“How a graphic artist discovers to free his creativity and have fun” is the alternate title for journal d’une décomplexion graphique, a record of an ongoing journey in letting go of artistic insecurities. A detailed, hand-written note on the blog explains, “I love my job, but I don’t love my work. Few are the projects which I feel proud of and would like to put in a book.” Crushed by deadlines from time-consuming jobs, over years this artist began to feel their sense of creativity shriveling. When do I have fun in all this? Stuck behind a computer all day with no chance to mess around and then coming home too tired to do anything, there was a growing fixation on the idea of taking a pen or pencil to paper.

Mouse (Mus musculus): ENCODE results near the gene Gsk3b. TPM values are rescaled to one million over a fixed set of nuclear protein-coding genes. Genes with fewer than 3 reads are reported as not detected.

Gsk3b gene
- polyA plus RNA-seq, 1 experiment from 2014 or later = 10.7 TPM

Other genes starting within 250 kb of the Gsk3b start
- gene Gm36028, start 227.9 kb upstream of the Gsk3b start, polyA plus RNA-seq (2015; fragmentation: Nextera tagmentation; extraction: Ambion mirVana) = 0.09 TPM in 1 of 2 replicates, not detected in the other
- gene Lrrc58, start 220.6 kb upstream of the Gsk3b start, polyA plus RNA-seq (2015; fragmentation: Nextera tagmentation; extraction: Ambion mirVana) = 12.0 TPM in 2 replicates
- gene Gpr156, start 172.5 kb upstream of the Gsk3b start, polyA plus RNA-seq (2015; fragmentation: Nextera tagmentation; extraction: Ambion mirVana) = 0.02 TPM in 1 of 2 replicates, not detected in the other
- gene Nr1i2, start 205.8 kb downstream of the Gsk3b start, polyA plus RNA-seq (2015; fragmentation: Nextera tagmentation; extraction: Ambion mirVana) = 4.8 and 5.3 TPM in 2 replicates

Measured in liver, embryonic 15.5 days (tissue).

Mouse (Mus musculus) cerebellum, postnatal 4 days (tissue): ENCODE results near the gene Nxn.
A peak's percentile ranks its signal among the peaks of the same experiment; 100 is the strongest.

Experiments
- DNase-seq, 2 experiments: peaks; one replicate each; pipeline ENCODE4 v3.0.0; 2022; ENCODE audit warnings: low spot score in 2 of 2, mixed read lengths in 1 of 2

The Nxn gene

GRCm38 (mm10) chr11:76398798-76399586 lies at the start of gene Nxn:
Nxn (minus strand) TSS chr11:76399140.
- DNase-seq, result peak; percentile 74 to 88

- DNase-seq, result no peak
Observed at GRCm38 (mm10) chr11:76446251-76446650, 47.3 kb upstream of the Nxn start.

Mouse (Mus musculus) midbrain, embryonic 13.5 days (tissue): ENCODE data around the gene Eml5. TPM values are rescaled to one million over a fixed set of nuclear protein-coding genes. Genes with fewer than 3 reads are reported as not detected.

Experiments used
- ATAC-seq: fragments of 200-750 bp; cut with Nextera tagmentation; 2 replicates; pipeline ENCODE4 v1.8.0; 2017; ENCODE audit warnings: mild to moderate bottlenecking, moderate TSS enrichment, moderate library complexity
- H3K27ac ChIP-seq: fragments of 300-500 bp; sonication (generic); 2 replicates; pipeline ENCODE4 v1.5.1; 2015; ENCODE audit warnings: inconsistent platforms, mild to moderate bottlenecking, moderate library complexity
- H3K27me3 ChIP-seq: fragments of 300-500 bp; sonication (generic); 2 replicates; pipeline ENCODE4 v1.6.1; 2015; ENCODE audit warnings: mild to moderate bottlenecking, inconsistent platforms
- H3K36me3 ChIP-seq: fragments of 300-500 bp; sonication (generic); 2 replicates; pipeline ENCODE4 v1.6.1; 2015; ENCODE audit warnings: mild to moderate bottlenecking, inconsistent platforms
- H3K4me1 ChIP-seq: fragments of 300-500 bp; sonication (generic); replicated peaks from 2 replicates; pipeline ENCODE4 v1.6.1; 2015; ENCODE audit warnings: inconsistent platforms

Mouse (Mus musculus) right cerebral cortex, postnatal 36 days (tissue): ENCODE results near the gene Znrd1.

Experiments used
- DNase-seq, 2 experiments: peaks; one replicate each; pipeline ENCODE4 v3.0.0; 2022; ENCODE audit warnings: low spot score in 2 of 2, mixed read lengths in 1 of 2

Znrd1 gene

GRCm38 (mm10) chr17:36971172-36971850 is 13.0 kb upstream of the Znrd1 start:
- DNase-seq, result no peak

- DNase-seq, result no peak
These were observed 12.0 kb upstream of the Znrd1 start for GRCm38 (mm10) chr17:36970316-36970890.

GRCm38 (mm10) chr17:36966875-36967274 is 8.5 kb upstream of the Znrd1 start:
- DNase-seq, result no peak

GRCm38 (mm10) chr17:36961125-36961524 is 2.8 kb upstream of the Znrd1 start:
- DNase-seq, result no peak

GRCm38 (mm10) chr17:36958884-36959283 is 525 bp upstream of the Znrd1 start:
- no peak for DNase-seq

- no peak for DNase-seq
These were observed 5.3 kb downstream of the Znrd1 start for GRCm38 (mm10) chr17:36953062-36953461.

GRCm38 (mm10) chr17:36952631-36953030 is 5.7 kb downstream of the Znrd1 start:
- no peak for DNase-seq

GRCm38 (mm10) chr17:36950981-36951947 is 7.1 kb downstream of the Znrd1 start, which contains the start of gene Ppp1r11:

The answer to overcoming these creative obstacles came by making a resolution to fill up two sketchbooks: One for doodles, and one for a visual diary. It became a daily test in not limiting yourself as an artist, and letting go of the fear of making drawings that are not “up to par.” The journals don’t only stick to pen and pencil doodles either. As the artist’s creativity flourished, unusual media found its way in between the pages more and more. I love photos of the open books where you catch glimpses of strange materials peaking out from previous pages. The final stage of this artistic journey (outlined step-by-step in the blog’s note to readers) is having the courage to show your work. After all, “Can there be real progress if I stash everything in a drawer?”